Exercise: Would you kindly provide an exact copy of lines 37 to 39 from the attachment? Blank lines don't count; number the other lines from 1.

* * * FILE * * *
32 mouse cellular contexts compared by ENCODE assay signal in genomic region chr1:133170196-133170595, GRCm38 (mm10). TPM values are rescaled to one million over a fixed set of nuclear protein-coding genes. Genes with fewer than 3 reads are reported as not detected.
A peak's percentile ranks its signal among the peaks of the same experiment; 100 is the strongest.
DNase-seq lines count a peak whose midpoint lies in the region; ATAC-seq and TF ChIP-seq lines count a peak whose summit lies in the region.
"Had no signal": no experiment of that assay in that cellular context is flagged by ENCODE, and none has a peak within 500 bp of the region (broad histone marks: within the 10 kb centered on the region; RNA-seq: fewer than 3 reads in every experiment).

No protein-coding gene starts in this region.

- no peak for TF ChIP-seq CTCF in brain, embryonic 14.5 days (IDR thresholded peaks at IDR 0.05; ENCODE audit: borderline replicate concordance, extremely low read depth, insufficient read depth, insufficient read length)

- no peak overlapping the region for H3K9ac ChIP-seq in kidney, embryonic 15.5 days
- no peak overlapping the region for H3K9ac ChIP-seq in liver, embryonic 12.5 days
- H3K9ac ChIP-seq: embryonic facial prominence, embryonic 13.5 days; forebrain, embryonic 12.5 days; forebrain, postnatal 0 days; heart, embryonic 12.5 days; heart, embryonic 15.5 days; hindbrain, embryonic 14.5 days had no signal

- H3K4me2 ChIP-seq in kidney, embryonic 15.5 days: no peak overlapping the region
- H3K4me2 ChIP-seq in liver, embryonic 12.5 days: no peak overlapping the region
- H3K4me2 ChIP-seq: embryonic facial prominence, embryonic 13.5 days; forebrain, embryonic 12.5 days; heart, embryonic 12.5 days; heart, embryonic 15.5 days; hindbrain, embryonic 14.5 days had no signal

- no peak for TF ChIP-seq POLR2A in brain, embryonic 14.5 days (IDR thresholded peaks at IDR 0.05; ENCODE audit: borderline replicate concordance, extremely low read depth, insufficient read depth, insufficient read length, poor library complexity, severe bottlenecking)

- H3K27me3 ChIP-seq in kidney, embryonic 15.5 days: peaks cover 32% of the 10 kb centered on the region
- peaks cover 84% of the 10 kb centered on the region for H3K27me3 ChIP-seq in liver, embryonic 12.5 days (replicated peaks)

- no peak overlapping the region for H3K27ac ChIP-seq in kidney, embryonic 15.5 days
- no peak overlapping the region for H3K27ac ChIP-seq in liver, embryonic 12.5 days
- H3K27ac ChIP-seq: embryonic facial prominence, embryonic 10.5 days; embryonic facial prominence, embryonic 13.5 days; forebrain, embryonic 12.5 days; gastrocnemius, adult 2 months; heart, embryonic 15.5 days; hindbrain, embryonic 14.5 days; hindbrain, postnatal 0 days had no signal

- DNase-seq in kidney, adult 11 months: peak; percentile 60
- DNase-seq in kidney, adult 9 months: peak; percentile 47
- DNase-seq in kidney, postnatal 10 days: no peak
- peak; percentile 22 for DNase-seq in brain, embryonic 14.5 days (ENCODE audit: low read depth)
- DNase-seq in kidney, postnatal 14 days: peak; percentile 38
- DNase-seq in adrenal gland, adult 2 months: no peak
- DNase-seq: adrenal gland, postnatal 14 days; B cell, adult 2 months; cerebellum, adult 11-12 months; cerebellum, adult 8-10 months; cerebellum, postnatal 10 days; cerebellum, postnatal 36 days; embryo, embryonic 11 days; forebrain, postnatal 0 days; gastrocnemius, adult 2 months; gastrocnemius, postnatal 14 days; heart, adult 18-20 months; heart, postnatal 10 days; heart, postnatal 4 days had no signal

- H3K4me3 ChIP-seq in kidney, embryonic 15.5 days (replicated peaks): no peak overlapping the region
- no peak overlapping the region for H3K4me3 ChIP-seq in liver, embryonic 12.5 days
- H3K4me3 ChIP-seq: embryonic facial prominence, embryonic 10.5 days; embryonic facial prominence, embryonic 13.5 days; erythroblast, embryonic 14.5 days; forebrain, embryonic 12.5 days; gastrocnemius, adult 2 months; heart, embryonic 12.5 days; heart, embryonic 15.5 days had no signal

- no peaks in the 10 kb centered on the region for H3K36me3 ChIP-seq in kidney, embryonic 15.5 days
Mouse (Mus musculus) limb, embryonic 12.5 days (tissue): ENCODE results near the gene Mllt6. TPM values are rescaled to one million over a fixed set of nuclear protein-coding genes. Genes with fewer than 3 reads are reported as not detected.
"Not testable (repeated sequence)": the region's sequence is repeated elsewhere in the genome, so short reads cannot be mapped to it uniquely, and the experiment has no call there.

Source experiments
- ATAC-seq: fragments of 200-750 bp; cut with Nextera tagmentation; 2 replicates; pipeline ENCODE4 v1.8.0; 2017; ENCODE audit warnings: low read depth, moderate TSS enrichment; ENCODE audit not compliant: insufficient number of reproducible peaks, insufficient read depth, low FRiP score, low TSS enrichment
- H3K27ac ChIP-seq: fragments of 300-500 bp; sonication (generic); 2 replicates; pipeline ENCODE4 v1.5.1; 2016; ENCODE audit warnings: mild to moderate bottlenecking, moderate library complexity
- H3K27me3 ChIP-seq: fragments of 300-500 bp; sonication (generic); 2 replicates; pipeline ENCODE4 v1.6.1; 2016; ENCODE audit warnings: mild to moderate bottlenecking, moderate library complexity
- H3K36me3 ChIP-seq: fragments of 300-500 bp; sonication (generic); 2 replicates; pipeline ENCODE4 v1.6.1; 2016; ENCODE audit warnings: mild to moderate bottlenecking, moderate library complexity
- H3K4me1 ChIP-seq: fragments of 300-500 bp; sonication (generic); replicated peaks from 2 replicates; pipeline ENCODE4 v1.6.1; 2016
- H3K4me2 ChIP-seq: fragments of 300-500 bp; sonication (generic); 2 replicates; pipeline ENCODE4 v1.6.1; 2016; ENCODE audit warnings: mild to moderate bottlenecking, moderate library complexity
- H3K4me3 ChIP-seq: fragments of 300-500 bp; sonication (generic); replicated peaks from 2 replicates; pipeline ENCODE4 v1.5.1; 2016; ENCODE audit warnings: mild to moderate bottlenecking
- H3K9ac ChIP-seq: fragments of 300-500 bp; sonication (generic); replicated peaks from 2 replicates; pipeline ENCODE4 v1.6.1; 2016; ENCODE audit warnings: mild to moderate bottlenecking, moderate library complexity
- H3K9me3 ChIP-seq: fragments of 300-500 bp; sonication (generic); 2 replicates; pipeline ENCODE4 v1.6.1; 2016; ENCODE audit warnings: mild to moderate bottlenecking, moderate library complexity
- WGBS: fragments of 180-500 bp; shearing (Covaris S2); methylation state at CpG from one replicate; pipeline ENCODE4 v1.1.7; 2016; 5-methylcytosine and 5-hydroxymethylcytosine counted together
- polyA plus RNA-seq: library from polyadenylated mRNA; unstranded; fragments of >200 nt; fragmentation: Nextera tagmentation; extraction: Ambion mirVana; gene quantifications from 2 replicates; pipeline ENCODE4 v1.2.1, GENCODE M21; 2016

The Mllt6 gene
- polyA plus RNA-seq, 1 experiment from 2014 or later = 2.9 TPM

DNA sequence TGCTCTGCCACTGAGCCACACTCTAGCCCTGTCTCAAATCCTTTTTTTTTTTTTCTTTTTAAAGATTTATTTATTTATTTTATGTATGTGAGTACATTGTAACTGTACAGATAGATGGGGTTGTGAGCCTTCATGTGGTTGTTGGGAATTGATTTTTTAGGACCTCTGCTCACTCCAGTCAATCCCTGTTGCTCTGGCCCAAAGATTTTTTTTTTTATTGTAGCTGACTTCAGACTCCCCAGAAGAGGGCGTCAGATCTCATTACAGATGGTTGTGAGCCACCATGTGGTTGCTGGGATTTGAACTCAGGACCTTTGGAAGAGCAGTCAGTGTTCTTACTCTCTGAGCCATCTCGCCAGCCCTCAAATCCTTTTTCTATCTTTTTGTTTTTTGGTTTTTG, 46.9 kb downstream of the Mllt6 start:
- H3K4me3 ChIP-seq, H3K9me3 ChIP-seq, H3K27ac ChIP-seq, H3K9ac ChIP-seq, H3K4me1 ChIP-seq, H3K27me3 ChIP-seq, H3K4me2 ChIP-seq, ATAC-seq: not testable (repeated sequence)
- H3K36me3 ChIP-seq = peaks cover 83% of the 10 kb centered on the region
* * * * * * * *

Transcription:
- H3K4me1 ChIP-seq: fragments of 300-500 bp; sonication (generic); replicated peaks from 2 replicates; pipeline ENCODE4 v1.6.1; 2016
- H3K4me2 ChIP-seq: fragments of 300-500 bp; sonication (generic); 2 replicates; pipeline ENCODE4 v1.6.1; 2016; ENCODE audit warnings: mild to moderate bottlenecking, moderate library complexity
- H3K4me3 ChIP-seq: fragments of 300-500 bp; sonication (generic); replicated peaks from 2 replicates; pipeline ENCODE4 v1.5.1; 2016; ENCODE audit warnings: mild to moderate bottlenecking